For a few years I've been using notation on class names, for example IDisposable for interfaces and names like AbstractCollection for abstract classes but recently I stopped and started named classes only using terms in their domain. I believed this described the code and make it more understandable and in some ways it was. It was easy to see what kind of type the class with the cost of obscuring what the class is responsible for, classes also get alphabetically sorted so similiar classes are not next to each other in the package (having a greater number of classes in a package is useful since package scope can be enforced).
Another problem is that the class is less flexible to change, actually its usage is less flexible. If this coding standard is imposed and a class needs to become an interface or abstract then the class name needs to change everywhere that its used, in a whole bunch of files. This makes the code commit really ugly, in the worst case you don't own all of the code that used the class so its not possible to easily change it. As long as the class didn't have a public constructor then its quite viable to make a class abstract or an interface.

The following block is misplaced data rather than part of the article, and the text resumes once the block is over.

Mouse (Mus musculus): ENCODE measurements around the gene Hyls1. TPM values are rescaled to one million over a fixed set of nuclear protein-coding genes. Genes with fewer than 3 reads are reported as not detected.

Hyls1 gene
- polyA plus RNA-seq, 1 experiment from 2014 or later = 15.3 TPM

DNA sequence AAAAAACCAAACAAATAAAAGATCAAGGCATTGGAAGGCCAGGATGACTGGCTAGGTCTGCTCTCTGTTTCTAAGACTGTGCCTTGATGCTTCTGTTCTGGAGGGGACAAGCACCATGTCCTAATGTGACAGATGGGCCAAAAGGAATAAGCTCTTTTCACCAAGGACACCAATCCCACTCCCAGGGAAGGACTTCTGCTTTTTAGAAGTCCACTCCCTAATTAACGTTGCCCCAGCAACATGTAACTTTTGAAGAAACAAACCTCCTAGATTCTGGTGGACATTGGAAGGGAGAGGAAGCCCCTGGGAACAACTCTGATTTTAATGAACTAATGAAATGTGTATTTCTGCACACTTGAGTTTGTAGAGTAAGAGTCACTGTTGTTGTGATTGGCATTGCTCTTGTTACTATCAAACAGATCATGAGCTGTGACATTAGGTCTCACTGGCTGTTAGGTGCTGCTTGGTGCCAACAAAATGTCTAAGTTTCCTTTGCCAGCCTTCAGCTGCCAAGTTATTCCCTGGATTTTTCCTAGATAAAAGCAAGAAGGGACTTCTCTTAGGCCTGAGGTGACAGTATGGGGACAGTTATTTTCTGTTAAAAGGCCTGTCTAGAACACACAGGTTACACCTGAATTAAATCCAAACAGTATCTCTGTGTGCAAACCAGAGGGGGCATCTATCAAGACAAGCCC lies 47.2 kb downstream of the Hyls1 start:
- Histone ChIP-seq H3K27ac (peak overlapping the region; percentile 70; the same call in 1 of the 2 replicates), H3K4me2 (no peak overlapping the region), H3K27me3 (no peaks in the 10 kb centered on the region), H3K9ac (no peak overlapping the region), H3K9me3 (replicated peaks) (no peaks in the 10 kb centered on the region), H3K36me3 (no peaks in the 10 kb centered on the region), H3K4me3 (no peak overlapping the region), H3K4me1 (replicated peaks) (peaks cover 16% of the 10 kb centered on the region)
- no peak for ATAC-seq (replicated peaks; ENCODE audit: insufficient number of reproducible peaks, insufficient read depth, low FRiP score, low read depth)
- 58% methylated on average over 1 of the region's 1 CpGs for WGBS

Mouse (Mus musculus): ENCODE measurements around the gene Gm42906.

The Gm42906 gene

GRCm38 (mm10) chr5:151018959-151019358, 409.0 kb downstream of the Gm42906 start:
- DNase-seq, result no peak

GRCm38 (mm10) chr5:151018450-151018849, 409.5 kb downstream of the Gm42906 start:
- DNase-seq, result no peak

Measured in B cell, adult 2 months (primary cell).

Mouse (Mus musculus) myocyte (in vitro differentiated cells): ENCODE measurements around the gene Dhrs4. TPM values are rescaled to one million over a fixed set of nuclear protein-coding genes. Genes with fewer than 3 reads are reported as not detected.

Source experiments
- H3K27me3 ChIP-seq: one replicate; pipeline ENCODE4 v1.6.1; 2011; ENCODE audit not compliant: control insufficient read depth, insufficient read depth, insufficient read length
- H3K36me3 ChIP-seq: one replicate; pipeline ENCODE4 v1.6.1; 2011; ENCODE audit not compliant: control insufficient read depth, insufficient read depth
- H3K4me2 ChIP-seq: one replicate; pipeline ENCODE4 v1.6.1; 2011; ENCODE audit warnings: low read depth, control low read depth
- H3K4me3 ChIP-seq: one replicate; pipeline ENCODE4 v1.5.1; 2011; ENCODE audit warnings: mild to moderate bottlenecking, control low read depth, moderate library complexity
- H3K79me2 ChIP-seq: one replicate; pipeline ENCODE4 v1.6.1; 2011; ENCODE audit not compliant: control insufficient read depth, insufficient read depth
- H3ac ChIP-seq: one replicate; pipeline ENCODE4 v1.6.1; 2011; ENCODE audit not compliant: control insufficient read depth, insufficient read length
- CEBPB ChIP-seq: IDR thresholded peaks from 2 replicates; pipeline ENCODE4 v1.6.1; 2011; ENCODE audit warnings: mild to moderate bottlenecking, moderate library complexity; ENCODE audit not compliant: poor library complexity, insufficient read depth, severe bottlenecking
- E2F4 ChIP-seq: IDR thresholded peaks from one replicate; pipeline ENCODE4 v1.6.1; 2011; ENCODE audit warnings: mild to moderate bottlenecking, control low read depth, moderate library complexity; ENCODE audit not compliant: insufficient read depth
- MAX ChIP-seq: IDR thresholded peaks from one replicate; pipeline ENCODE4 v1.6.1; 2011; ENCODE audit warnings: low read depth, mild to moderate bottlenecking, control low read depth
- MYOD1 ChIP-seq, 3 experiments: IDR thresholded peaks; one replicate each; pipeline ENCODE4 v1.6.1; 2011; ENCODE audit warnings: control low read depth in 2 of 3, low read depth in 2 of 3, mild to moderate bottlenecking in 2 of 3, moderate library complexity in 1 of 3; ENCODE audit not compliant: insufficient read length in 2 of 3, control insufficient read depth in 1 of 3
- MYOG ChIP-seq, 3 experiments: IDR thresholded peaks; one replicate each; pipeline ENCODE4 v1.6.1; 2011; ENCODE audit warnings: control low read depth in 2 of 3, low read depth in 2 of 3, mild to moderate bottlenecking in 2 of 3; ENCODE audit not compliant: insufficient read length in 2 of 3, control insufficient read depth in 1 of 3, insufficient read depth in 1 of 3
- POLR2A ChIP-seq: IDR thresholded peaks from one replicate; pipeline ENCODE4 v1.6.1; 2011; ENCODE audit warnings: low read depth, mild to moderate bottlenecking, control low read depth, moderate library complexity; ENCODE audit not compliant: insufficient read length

The deal breaker for me was when I started to use the eclipse java browsing perspective, an excellent write up can be found here. After dabbling with Pharo Smalltalk I started to wonder why this was preferred, after a couple of awkward days I found that it was much easier to use and showed me much more useful information, more concisely, including the class type information that I was encoding in the class name.